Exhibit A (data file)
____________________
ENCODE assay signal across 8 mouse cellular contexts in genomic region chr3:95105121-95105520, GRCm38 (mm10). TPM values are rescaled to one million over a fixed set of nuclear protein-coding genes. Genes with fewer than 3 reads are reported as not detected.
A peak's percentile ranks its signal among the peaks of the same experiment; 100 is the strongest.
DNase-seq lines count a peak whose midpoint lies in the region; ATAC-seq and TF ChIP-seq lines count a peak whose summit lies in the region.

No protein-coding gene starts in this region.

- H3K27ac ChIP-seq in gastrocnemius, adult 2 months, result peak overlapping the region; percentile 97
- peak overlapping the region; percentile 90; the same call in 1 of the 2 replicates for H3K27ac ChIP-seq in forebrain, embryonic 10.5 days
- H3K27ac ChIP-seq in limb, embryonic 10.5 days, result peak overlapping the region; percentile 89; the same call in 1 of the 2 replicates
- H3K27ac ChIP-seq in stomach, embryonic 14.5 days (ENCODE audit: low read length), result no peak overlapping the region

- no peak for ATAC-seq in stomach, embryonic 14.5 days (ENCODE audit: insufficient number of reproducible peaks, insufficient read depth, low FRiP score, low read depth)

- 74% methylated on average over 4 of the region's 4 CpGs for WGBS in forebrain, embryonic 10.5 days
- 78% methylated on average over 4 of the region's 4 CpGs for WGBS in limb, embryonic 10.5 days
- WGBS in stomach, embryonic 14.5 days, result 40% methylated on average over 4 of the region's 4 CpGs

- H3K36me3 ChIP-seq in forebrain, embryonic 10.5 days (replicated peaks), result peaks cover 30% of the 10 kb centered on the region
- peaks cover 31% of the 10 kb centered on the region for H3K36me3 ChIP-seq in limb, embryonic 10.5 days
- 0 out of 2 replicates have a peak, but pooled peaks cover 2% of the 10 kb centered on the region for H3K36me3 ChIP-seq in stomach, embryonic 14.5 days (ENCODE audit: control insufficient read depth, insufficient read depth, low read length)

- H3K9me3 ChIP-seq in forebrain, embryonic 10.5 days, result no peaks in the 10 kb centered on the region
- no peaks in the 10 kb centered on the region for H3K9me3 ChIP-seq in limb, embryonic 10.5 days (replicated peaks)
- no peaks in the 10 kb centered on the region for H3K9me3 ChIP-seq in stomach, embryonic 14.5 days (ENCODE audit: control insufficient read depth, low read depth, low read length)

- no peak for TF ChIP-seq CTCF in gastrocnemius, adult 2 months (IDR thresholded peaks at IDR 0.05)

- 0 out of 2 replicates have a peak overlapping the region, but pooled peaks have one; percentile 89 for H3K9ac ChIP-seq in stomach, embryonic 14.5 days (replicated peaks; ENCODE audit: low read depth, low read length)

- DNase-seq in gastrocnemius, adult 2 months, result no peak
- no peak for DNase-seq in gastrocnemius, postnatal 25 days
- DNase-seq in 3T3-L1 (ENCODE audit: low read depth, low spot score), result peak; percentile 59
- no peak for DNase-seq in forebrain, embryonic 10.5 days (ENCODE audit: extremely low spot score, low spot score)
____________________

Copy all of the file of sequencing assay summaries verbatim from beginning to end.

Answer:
ENCODE assay signal across 8 mouse cellular contexts in genomic region chr3:95105121-95105520, GRCm38 (mm10). TPM values are rescaled to one million over a fixed set of nuclear protein-coding genes. Genes with fewer than 3 reads are reported as not detected.
A peak's percentile ranks its signal among the peaks of the same experiment; 100 is the strongest.
DNase-seq lines count a peak whose midpoint lies in the region; ATAC-seq and TF ChIP-seq lines count a peak whose summit lies in the region.

No protein-coding gene starts in this region.

- H3K27ac ChIP-seq in gastrocnemius, adult 2 months, result peak overlapping the region; percentile 97
- peak overlapping the region; percentile 90; the same call in 1 of the 2 replicates for H3K27ac ChIP-seq in forebrain, embryonic 10.5 days
- H3K27ac ChIP-seq in limb, embryonic 10.5 days, result peak overlapping the region; percentile 89; the same call in 1 of the 2 replicates
- H3K27ac ChIP-seq in stomach, embryonic 14.5 days (ENCODE audit: low read length), result no peak overlapping the region

- no peak for ATAC-seq in stomach, embryonic 14.5 days (ENCODE audit: insufficient number of reproducible peaks, insufficient read depth, low FRiP score, low read depth)

- 74% methylated on average over 4 of the region's 4 CpGs for WGBS in forebrain, embryonic 10.5 days
- 78% methylated on average over 4 of the region's 4 CpGs for WGBS in limb, embryonic 10.5 days
- WGBS in stomach, embryonic 14.5 days, result 40% methylated on average over 4 of the region's 4 CpGs

- H3K36me3 ChIP-seq in forebrain, embryonic 10.5 days (replicated peaks), result peaks cover 30% of the 10 kb centered on the region
- peaks cover 31% of the 10 kb centered on the region for H3K36me3 ChIP-seq in limb, embryonic 10.5 days
- 0 out of 2 replicates have a peak, but pooled peaks cover 2% of the 10 kb centered on the region for H3K36me3 ChIP-seq in stomach, embryonic 14.5 days (ENCODE audit: control insufficient read depth, insufficient read depth, low read length)

- H3K9me3 ChIP-seq in forebrain, embryonic 10.5 days, result no peaks in the 10 kb centered on the region
- no peaks in the 10 kb centered on the region for H3K9me3 ChIP-seq in limb, embryonic 10.5 days (replicated peaks)
- no peaks in the 10 kb centered on the region for H3K9me3 ChIP-seq in stomach, embryonic 14.5 days (ENCODE audit: control insufficient read depth, low read depth, low read length)

- no peak for TF ChIP-seq CTCF in gastrocnemius, adult 2 months (IDR thresholded peaks at IDR 0.05)

- 0 out of 2 replicates have a peak overlapping the region, but pooled peaks have one; percentile 89 for H3K9ac ChIP-seq in stomach, embryonic 14.5 days (replicated peaks; ENCODE audit: low read depth, low read length)

- DNase-seq in gastrocnemius, adult 2 months, result no peak
- no peak for DNase-seq in gastrocnemius, postnatal 25 days
- DNase-seq in 3T3-L1 (ENCODE audit: low read depth, low spot score), result peak; percentile 59
- no peak for DNase-seq in forebrain, embryonic 10.5 days (ENCODE audit: extremely low spot score, low spot score)